Features Top — 11 September 2014 » Written by
Serious Business: Bloodsports, Wish Fulfillment and Pacification


There’s an irony inherent to a franchise like The Hunger Games. The first film opens with a line asking, “What if everyone stopped watching?” To which the heroine of the series replies, “They won’t.” It’s a sincere idea posed by an insincere product. The point, it seems, of the franchise is to stir discussion on the nature of public passivity in relation to entertainment. How far are we willing to go, and what will we accept? From a purely narrative standpoint it draws on a tradition of bloodsport films as recent as Battle Royale (2000) to as far back as The Most Dangerous Game (1932). From the beginning of cinema the public has had a recurring preoccupation with hunting humans. But where The Hunger Games series diverges from its ilk is the emphasis it places on political allegory, attempting to align itself as a successor to works of dystopian cultural criticism like Nineteen Eighty-Four (1984) over the pop nonsense of The Running Man (1987).

The problem with the franchise, and other works of pop culture profiting off of revolution, as in V for Vendetta (2006), isn’t in the linking of low-brow fascinations with high-brow aspirations, it comes from these films using revolutionary expression to quell legitimate action.

potemkinThe distinction comes in the difference between surrogacy and actualization. While these films actively criticize the passivity of the cultures they seek to satirize, they either unknowingly, unintentionally or slyly contribute to it. This is the surrogacy; these films offer revolution as catharsis, filling a void for action by fictionalizing it. The important thing to consider, though, is that these films always stop short of actualization. Rather than functioning as a legitimate call-to-action, or at least empathizing with those concerns, as can be seen in agitprop like Battleship Potemkin (1925), or forcing viewers through unrelenting satire as a portal to reflection, as in Salo, or the 120 Days of Sodom (1975), these films offer a surrogate for viewers to release their frustrations through as means of keeping them passive.

Oddly enough, the Hunger Games franchise addresses this in glib fashion. In the first film, President Coriolanus Snow drolly jabs at Seneca Cane with the question, “Why do we have a winner?” in rhetorical fashion. To which the answer is hope, because “it’s the only thing stronger than fear.” These films offer a false hope narrative just as the games offer their audience the same. The point of both is to create a surrogate for the audience to identify with, feel for and ultimately become vindicated by, instead of using the surrogate as a poker to prod audiences into action.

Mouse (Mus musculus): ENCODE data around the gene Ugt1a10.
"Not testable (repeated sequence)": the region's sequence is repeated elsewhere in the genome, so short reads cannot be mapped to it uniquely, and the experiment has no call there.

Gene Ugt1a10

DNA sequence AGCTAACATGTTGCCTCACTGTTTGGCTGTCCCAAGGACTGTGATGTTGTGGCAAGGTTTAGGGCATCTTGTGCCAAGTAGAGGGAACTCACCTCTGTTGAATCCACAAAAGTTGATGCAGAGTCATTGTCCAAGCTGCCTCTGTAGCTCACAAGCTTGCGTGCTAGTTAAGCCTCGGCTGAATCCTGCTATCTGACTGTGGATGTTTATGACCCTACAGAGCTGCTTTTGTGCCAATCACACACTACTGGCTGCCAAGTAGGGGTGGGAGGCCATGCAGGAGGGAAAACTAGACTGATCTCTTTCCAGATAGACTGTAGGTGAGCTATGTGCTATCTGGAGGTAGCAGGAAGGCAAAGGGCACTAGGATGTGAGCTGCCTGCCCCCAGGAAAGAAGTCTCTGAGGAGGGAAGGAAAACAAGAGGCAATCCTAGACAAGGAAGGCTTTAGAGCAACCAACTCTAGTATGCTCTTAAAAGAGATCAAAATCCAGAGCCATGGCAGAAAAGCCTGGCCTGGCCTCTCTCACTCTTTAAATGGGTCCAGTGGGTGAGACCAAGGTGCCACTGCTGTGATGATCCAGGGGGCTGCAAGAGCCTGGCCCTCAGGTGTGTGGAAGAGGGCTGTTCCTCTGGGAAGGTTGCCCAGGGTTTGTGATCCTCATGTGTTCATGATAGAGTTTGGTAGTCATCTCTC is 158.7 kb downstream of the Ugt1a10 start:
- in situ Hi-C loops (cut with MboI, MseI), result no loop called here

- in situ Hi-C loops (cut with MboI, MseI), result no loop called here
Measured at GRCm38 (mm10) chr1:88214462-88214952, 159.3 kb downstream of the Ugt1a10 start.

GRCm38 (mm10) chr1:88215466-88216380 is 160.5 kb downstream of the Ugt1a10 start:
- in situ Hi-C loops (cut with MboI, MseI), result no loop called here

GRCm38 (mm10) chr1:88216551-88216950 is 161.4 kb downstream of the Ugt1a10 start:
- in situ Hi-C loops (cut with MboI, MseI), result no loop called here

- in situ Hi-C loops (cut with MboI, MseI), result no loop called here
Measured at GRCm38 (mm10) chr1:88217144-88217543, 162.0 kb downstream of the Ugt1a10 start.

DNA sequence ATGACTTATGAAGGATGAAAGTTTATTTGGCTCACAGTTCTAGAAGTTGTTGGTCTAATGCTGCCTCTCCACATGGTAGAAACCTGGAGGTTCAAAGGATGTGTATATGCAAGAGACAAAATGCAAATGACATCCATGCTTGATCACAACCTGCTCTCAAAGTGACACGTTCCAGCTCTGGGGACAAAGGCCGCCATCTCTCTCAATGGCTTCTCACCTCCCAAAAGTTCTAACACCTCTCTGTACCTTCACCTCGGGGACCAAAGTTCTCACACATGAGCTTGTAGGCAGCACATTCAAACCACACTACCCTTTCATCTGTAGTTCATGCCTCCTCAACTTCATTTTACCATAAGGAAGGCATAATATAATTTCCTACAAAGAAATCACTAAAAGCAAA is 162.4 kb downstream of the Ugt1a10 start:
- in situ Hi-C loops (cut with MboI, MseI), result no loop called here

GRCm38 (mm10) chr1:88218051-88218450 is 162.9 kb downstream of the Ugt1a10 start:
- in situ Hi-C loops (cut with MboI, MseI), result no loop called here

“Rather than functioning as a legitimate call-to-action … these films offer a surrogate for viewers to release their frustrations through as means of keeping them passive.”

That films of this nature know this but still revel in hypocrisy is indicative of one of two things: either, the creative teams responsible are too naive to recognize what they’re doing, or, more troubling, they’re a cynical cash-grab intent on exploiting the innate human desire to be free. Given that most of these films are created in established Western industries like Hollywood, the point almost seems to be to perpetuate the system and the society it feeds by posing a false revolution as means of distracting people from seeing a world that’s collapsing around them.

occupyteaWhat’s truly ingenious and terrifying about the Hunger Games series is that it can be anything to anyone, it doesn’t have a specificity of political orientation. Both Occupy and the Tea Party can see themselves in Katniss, which is exactly what makes the film troubling. It has the ability to subdue groups on both sides of the political spectrum by creating a hope narrative and then closing it off in traditionally Western ways. It wouldn’t be spoiling anything to say that love, even in the series’ warped context, is still affirmed in the end, even if it’s a subversion of the damsel-in-distress trope. This makes works like this a supreme example of cynicism in modern society in that they use all of these ideas to maintain the systems of power they disingenuously criticize; they don’t want to reform corruption because they exist as a part of it. Works of “protest” like this are created to negate legitimate questioning of power by preventing the public from ever reaching that point.

Next week: Dystopian Anxiety in the Age of Boredom: The Matrix


About Author

Robert Skvarla

Robert is a contributing writer at Cinedelphia who is finishing up his undergrad at Temple University in Strategic Communication. He writes for a number of local publications including City Paper and in the past has failed to maintain a series of rambling blogs related to pop culture. In his free time, he also enjoys strange music, offbeat art, and weird people. Follow him on Twitter @RobertSkvarla.

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